The Pan European Emesis Registry (PEER) prospective observational study found that, over a five-day period, CINV is better controlled when patients receive guideline-consistent treatment (Ann Oncol 2012, 23:1986–92). Yet, according to the same study, only just over half of all patients (55%) receive guideline-consistent therapy during the acute phase of CINV, and less than half (46%) receive such therapy during the delayed phase.

Aapro, one of the investigators of the PEER study, acknowledges that one barrier may be that NK-1 receptor antagonists, recommended in the guidelines, are still not available in some countries for the control for CINV. But he says clinicians are also letting their patients down. “Clinicians have a lot of fantasy. They think that they can do better than the guideline, that they know the patient better than the guideline, or that the patient is not at such a big risk for CINV. They feel that the guidelines are exaggerating, but they don’t realise that there are situations in which they could have prevented nausea and vomiting.”

As Aapro points out, following guidelines is also cheaper. “In many countries, the fact that someone with poorly controlled CINV has to be seen on an emergency basis costs much more than what you would have to invest to improve control and decrease the percentage of patients seen between routine appointments or treatment cycles.”

Aapro would like to see better education about the existence of the guidelines and the importance of using them, not least among nurses and patients. “I strongly believe that if nurses and patients know that there are guidelines and ask the doctor, ‘Why don’t you give what is in the guideline?’, that would help.” Pharmacists could also flag this up to the prescribing physician, he adds.

Unmet needs and the way forward

Not all aspects of CINV are yet covered by guidelines, however. These include treatment of delayed nausea, which occurs only 24 hours after chemotherapy is given, and multi-day chemotherapy. “Because we have no adequate studies, we have no strong guidance on what to do when chemo is not given on one day, but instead spread out over three, four, or even five days,” says Aapro. Studies on treating CINV caused by oral chemotherapy are also still lacking.

Katie Golden, Australia, who is on treatment for neuroendocrine tumours

“Nausea is just not one of those things that you can just toughen up and go through it. Pain I can deal with, you can kind of push on. But nausea is so debilitating, it is like a complete body shut-down. In discussions in our patient groups, nausea seems to be one of the big issues that people have.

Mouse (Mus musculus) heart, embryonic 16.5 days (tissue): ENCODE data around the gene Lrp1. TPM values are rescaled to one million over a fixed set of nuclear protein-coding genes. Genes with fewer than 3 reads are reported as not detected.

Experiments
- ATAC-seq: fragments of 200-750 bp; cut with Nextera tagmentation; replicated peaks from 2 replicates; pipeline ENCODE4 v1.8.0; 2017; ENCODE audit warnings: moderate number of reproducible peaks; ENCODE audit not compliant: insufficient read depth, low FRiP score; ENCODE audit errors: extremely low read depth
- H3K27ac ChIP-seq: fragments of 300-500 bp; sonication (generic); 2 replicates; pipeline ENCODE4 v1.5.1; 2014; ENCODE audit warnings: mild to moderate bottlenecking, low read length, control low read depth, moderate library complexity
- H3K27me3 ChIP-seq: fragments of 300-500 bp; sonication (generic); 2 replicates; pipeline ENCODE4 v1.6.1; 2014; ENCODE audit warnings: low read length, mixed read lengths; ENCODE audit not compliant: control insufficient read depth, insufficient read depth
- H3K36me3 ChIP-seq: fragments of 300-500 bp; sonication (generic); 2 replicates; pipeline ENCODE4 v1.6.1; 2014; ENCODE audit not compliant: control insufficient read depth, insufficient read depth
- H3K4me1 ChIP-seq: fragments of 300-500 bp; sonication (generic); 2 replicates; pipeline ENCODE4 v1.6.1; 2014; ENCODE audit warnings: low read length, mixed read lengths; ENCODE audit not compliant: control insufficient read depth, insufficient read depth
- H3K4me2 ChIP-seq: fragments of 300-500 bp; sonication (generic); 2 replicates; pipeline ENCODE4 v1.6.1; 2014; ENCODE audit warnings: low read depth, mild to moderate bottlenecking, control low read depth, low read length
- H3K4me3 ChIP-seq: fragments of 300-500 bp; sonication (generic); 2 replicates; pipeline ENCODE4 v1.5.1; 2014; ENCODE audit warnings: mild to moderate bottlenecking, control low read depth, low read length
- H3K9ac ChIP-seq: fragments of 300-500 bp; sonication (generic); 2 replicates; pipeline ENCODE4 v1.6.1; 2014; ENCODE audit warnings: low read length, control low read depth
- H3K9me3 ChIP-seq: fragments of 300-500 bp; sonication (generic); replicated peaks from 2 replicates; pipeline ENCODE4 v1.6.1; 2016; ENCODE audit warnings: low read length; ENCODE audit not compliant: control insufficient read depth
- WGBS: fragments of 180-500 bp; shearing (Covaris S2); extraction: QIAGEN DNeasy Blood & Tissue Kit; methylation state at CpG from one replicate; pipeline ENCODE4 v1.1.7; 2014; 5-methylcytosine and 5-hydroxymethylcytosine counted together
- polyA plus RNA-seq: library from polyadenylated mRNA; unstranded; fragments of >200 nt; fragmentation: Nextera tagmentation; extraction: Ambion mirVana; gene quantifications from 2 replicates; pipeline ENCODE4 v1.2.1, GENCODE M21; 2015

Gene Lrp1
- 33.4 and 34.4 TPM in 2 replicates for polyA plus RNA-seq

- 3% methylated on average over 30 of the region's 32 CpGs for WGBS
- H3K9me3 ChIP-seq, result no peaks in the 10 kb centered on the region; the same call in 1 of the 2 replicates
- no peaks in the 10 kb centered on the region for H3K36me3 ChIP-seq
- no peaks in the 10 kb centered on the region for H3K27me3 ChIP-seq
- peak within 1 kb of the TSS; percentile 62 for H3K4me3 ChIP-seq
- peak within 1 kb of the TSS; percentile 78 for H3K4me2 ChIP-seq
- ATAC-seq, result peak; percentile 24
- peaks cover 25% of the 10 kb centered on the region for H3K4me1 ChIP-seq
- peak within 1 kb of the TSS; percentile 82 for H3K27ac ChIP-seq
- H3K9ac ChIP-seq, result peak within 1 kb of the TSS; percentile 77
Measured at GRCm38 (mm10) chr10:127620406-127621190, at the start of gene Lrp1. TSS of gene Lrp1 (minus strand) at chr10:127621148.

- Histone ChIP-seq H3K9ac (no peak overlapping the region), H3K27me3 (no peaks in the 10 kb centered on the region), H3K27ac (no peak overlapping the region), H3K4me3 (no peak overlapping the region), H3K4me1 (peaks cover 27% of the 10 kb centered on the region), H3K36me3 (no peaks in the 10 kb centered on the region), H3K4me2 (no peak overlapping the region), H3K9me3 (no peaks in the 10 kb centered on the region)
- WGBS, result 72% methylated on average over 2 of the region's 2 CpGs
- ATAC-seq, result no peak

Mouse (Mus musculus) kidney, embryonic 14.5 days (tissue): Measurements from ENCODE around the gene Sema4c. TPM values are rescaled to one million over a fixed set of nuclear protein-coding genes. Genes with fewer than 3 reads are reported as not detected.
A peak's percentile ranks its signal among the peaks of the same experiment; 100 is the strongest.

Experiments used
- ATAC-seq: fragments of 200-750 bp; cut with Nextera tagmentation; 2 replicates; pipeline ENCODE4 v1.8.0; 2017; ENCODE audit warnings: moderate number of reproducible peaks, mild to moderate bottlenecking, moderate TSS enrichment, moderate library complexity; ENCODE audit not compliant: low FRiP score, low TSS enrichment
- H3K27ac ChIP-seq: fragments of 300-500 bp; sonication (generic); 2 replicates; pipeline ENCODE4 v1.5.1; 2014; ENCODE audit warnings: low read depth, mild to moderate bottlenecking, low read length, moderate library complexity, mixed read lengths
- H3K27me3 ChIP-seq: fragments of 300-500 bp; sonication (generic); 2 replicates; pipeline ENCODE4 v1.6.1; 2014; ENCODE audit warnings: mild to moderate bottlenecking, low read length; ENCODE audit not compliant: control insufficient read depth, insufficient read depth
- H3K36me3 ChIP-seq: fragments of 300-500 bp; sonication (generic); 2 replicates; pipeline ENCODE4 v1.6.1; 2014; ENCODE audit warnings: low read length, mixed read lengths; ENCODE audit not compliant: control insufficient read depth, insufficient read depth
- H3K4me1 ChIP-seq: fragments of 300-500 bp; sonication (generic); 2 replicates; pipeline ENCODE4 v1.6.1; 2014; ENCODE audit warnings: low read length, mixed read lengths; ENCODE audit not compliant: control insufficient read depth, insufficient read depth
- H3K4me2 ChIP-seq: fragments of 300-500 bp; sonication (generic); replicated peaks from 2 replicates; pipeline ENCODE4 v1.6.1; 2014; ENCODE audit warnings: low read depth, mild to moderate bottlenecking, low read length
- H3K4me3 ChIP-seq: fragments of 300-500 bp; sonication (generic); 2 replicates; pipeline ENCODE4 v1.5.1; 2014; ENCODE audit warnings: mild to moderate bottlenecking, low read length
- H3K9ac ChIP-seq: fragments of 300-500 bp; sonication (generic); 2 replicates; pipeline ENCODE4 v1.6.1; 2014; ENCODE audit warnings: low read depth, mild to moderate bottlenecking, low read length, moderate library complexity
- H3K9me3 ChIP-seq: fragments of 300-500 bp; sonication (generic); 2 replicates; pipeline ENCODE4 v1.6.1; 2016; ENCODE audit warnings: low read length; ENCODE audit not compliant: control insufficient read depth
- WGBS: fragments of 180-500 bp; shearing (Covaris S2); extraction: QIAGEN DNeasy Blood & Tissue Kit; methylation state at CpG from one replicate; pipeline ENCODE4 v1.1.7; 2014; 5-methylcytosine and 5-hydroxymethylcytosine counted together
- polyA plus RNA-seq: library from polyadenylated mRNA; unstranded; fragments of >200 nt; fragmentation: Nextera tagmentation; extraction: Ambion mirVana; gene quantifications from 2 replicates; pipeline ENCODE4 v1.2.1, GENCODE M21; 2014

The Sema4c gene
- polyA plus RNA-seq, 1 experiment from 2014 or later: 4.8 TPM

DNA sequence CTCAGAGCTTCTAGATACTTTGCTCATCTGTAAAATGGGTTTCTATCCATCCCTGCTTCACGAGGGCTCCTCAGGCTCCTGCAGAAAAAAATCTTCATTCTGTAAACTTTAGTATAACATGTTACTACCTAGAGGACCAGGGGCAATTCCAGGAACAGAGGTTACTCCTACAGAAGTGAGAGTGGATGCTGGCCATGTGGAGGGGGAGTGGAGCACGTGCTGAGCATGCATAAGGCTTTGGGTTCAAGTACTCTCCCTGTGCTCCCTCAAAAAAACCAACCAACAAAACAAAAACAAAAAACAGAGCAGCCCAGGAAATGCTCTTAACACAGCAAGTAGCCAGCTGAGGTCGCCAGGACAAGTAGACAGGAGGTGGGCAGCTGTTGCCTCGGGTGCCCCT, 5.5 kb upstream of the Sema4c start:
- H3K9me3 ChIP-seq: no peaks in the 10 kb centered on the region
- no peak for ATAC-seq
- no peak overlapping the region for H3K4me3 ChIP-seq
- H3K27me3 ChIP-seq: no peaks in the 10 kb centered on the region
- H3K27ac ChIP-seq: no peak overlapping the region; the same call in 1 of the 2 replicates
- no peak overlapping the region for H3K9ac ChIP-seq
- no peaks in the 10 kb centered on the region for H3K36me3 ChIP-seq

“I feel patients often don’t have the confidence to ask for more drugs or other drugs.

I was feeling so dreadful, I didn’t seek extra medication. Often you deal with it at the time because everyone expects that there is nausea, pain and vomiting with chemo. But it would have been good to have more information on whether I could take an extra dose of a drug, or take it at a shorter interval, when I was feeling very bad.

“In an ideal world, it would be good if there was more conversation between the patient and the nurses who administer the chemo. And if there was a follow-up, maybe 24 hours after you leave hospital, a call to check how you are doing.”

So what’s the way forward? For Molassiotis, it is optimising how existing drugs are used. “Different antiemetics work in different pathways and different receptors. Some drugs are better at improving vomiting, some are better at improving nausea, so the combination might be the best option.” Such combinations also have the advantage of simplifying treatment by administering different agents together, or allowing a multi-day use, argues Aapro.

Molassiotis would like to see a more risk-stratified approach. “It’s time to start looking at patients who are at higher risk for treatment-related nausea and vomiting and manage them on a more personalised basis,” he says. Factors known to put cancer patients at a higher risk of CINV include: expectations, anxiety, history of nausea/vomiting, younger age and female gender among others.

Together with Aapro and colleagues, he has developed an online risk prediction tool (Ann Oncol 2017, 28:1260–7). “If colleagues are uneasy about using a double or triple combination of drugs, for example because it is approved but not reimbursed,” Aapro explains, “they can use these risk factors to argue that the patient clearly needs more anti-emetic therapy.”

“It’s time to start looking at patients who are at higher risk for CINV, and manage them on a more personalised basis”

Such tools might also help raise awareness about risk factors amongst both health professionals and patients. Kes Grant, who finds the nausea induced by her myelosdysplastic syndrome treatment so debilitating, says she has always suffered from motion sickness, but was never forewarned that this might increase her risk for developing CINV.